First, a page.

Judge in Tom Hayes rate ‘rigging’ case accused of conflict of interest


One of the three judges who rejected the appeal of Tom Hayes against his interest rate “rigging” charges failed to declare a conflict of interest, the former trader’s legal team has claimed.

Karen Todner, Hayes’s solicitor, has written to the Court of Appeal asking for “an explanation” after she discovered that Mr Justice Bryan previously had sat on a key case in which the court found against Christian Bittar, another trader accused of manipulating an interest rate benchmark.

Todner said she was “very concerned” about Bryan’s involvement in an unsuccessful pre-trial appeal by Bittar and has requested that the judge now plays no part in the court’s consideration of whether Hayes’ case is referred to the Supreme Court.

Last Wednesday, the Court of Appeal upheld the convictions of Hayes and Carlo Palombo, a former Barclays trader, for manipulating Libor and Euribor respectively. The rate benchmarks underpinned trillions of dollars of transactions. This was after a referral by the Criminal Cases Review Commission in light of a decision in the United States that appeared to contradict the basis for the convictions.

The 2018 Bittar judgment, with Bryan’s name on it, was among five cases that appeared in an agreed “bundle” shared with parties before last month’s three-day hearing. However, Todner says she and Hayes made the connection only on Thursday, a day after the Court of Appeal judgment had been handed down. She said the issue should have been formally disclosed.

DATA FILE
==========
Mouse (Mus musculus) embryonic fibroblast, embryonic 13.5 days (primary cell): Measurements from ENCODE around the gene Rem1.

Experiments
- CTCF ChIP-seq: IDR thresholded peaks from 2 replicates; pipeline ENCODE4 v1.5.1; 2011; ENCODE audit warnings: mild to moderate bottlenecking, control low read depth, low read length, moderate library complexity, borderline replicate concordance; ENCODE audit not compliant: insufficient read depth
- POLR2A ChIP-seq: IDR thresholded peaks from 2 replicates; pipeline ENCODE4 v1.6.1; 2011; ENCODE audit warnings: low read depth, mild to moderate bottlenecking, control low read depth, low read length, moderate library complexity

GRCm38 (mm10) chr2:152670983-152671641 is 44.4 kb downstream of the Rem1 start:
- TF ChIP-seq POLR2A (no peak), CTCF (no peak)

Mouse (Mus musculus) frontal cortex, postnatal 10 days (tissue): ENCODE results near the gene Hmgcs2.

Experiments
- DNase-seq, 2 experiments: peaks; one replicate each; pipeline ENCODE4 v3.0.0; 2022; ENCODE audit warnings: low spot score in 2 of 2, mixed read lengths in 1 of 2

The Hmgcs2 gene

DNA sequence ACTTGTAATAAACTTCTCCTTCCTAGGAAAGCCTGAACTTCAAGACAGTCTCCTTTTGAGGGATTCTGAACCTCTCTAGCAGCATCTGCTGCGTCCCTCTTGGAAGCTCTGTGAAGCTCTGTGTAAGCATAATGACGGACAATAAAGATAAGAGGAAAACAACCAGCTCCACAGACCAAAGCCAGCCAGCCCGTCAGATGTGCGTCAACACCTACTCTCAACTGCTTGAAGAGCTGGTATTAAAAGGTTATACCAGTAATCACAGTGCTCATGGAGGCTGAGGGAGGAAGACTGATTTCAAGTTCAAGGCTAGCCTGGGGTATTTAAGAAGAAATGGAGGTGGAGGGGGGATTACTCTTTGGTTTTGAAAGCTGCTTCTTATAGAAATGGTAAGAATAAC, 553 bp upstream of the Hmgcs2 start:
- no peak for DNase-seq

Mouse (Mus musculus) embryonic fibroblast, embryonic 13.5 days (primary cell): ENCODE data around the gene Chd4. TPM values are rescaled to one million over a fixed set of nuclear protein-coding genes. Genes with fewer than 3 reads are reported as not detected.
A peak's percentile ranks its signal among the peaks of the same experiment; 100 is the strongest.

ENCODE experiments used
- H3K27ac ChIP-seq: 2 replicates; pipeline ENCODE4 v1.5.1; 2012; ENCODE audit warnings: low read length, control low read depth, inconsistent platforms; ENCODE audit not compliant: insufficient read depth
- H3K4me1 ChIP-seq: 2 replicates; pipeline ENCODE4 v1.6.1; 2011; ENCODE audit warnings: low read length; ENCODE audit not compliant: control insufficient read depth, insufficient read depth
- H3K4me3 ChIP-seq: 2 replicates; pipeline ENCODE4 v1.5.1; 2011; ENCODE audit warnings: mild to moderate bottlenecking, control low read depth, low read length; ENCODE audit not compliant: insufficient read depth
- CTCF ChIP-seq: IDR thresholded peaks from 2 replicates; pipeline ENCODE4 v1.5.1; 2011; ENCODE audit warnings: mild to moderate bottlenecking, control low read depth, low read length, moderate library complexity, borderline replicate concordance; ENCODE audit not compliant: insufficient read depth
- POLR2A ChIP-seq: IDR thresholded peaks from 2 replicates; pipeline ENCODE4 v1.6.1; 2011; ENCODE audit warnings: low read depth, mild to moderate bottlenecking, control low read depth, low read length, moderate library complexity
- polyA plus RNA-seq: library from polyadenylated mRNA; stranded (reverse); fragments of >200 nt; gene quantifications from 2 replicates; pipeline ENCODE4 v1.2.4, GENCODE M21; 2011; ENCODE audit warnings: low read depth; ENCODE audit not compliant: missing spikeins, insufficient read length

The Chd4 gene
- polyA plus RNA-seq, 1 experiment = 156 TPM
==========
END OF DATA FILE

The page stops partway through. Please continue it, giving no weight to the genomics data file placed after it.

“I am very concerned that one of the judges considering this appeal had in fact been party to one of the previous decisions, the correctness of which was under challenge. Had I been aware of that fact, those concerns would have been raised with the court,” she wrote.

David Davis, the former Brexit secretary, said the case should be referred to the Supreme Court because the judiciary had “misunderstood” it and had left the UK as an international outlier. He said it was “common sense” that Bryan should not have been involved.

A spokeswoman for the Judicial Press Office declined to comment, citing the possibility of future hearings.